When I turn to a white Burgundy I look to enjoy a wine that is crisp, lots of minerality and great fruit but not a lot of oak. Unfortunately the 2005 Domaine des Deux Roches Saint-Veran “Rives de Longsault” ($20) did provide, in my opinion, a bit to much pure oak aromas and flavors than I would have liked but not enough to put me off. Saint-Veran was granted AOC status in 1971, and Domaine des Deux Roches is one of the finest producers in the area according to many experts.
The information on vinification and barrel aging on the website is limited to “A slow alcoholic fermentation is done in temperature controlled stainless steel vats ( 70%) and barrels (30%) in order to
preserve the freshness of the fruit and express the best soil expression. After alcoholic and malolactic fermentations we age our wine on fine lees until April.” I am not sure if only 30% remained in oak or if all of it went in after primary fermentation and what percentage was new versus used barrels. I imagine that it was a good percentage of new oak as I am to overly sensitive to the “Oak Monster” as Gary Vaynerchuk calls it.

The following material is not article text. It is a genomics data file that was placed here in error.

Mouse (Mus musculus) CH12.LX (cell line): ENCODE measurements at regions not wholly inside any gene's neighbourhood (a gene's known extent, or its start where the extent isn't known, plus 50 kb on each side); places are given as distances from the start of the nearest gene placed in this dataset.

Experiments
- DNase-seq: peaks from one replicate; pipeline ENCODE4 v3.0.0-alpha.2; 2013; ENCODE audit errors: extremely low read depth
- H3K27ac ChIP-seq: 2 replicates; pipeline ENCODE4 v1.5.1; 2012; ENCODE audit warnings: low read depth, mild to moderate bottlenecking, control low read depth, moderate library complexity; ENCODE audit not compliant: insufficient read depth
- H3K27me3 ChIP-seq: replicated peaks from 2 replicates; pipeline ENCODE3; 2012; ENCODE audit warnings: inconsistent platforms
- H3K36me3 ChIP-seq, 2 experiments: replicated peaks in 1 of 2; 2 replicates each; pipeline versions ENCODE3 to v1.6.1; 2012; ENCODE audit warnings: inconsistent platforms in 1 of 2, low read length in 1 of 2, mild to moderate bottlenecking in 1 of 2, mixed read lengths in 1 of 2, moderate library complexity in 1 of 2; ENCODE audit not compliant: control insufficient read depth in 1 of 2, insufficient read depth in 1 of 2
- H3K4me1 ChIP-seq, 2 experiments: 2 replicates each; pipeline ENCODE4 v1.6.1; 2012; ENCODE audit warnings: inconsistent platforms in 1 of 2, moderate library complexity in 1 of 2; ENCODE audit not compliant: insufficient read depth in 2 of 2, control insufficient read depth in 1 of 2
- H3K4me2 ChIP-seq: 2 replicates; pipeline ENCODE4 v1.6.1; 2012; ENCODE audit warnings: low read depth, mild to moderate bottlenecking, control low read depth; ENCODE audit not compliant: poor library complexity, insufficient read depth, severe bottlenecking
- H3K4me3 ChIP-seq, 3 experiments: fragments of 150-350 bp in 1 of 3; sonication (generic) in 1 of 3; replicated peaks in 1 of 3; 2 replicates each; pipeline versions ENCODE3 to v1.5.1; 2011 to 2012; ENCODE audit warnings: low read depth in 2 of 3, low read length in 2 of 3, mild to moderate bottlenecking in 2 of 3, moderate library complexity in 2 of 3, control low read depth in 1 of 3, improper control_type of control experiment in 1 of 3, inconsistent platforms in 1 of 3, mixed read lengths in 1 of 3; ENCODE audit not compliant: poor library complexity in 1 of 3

My Tasting Notes –
Nose: toasty oak, pear, persimmon, butter and hazelnut
Taste: toast, citrus, wood, mineral, blue slate, apple and pear
Mouthfeel: loads of acidity, full bodied and tart
Finish: long with the acidity lingering around
As far as structure goes I think this is classic Burgundy, but again the predominance of oak at the front end of both the aroma and flavor profile surprised me. The rest of the flavors were very layered and came through quite nicely despite the oak presence. The acidity and minerality were fantastic and this would make a great pairing for shellfish. If you are a fan of Burgundy but would like a little more “new world” oak influence give this one a try, although in doing some internet searching I didn’t see too much of the ’05 out there, mostly ’06 and ’07.